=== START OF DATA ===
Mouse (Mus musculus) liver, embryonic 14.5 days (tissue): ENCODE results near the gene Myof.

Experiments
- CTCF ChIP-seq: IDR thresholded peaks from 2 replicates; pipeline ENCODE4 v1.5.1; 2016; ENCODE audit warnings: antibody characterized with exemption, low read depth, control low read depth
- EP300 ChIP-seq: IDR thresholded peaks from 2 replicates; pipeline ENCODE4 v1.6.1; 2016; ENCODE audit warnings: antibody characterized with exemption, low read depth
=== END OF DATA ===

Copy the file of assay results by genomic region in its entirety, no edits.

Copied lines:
Mouse (Mus musculus) liver, embryonic 14.5 days (tissue): ENCODE results near the gene Myof.

Experiments
- CTCF ChIP-seq: IDR thresholded peaks from 2 replicates; pipeline ENCODE4 v1.5.1; 2016; ENCODE audit warnings: antibody characterized with exemption, low read depth, control low read depth
- EP300 ChIP-seq: IDR thresholded peaks from 2 replicates; pipeline ENCODE4 v1.6.1; 2016; ENCODE audit warnings: antibody characterized with exemption, low read depth